Notable and Quotable

Those without the privilege of mobility must learn instead the rigid disciplines of standing still, that is, of making a stand. There are things we do in this house and things we don’t do, things the rednecks do or the gringos do that are not for us. Often those engaged in this kind of struggle will turn to religion. Though I served a small and not very moralistic (Episcopal) church, I saw this more than once. People go to church for all kinds of reasons, but the main reason that people of a certain age will start going to church is that their kids are starting to overdose on the dominant culture. They go to church hoping to find solid ground. Sometimes they go to the polls hoping for the same thing….

“The real problem of our time” George Orwell wrote in 1944, “is to restore the sense of absolute right and wrong when the belief that it used to rest on — that is, the belief in personal immortality — has been destroyed. This demands faith, which is a different thing from credulity.” It also demands conviction, which is a different thing from wanting to win at any price. The real problem of the left in our time is to restore those absolutes and to find that faith.

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One comment on “Notable and Quotable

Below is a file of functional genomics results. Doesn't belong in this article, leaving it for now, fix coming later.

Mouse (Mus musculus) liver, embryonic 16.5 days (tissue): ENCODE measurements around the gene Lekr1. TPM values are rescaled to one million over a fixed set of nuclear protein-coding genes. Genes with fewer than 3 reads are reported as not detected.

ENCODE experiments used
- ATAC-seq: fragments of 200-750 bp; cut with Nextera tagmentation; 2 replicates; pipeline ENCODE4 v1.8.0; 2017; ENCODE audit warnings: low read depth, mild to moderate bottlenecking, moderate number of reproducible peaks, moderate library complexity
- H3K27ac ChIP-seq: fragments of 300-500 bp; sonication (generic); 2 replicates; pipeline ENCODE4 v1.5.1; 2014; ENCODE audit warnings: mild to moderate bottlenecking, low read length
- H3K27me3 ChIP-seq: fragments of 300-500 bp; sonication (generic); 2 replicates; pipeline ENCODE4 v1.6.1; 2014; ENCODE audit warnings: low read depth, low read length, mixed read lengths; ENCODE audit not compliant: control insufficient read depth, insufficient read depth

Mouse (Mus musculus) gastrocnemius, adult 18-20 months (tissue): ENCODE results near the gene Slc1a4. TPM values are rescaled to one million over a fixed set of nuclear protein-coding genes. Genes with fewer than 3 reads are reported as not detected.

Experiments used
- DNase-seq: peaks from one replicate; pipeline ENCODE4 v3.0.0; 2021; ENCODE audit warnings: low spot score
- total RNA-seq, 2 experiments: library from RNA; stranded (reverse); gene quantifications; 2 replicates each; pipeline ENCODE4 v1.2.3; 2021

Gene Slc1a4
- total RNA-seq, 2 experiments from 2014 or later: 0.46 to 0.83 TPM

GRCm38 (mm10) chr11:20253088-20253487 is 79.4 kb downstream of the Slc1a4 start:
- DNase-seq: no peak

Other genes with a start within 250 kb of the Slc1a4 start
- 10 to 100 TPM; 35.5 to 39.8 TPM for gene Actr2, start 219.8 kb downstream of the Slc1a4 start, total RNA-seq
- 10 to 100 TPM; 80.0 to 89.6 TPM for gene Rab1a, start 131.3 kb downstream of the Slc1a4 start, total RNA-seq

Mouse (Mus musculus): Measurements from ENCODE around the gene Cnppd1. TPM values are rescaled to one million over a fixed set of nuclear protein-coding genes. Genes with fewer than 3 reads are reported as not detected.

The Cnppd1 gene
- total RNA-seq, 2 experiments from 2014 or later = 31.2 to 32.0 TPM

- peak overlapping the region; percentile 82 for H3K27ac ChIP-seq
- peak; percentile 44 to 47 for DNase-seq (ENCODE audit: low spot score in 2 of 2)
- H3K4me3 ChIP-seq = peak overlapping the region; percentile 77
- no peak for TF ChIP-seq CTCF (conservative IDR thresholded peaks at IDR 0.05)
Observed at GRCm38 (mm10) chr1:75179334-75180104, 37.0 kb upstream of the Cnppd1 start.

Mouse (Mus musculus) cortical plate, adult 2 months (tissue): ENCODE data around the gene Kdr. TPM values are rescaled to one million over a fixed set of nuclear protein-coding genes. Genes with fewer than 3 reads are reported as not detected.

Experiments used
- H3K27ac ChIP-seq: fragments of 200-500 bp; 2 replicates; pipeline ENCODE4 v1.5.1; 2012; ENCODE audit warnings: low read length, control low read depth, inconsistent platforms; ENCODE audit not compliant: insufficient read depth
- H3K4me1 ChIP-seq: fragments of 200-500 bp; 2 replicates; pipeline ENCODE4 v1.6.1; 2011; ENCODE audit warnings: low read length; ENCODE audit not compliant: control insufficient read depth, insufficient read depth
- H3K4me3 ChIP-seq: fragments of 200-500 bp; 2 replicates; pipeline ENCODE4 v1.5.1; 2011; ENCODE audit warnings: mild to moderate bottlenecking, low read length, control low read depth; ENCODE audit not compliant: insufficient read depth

1. Charming Billy says:

    If more people on both sides of the issues were this thoughtful, our country would be a lot better off. I agree with many of his thoughts, even though I no longer identify myself as liberal, left, progressive or what have you. I wonder why he does. Maybe it’s because he still thinks along these lines:

    Ironically, one of the treasures bequeathed to us by the world’s ethical religions is the self-effacing hint that the basis of morality does not have to be religious. “Whatever you would have others do to you, do to them.” In other words, the most reliable sense of right and wrong comes from your own skin, your own belly, your own broken heart.

    Everybody has their own map of the liberal/conservative landscape. I find the most instructive way to orient yourself is to look at where you fall on the question of the moral authority. Do you tend to think, as this writer appears to, that our sense of right and wrong is subjective and relative, or that we don’t have to go beyond our human experience to authenticate it? You’re probably liberal. If on the other hand you think that our moral experience depends on and points to an objective reality–be it ever so obscured by our own fallibility–then you’re probably a conservative or headed in that direction.

    What authority lies behind the golden rule? Clearly it survive apart from belief in full blooded personal immortality; take the OT and Greek Philosophy for instance. But can morality be deracinated from belief in a transcendent, objective moral order and still remain a source of shared conviction and meaning? I don’t think so; and in today’s cultural and social landscape that puts me firmly, if not comfortably on the conservative side.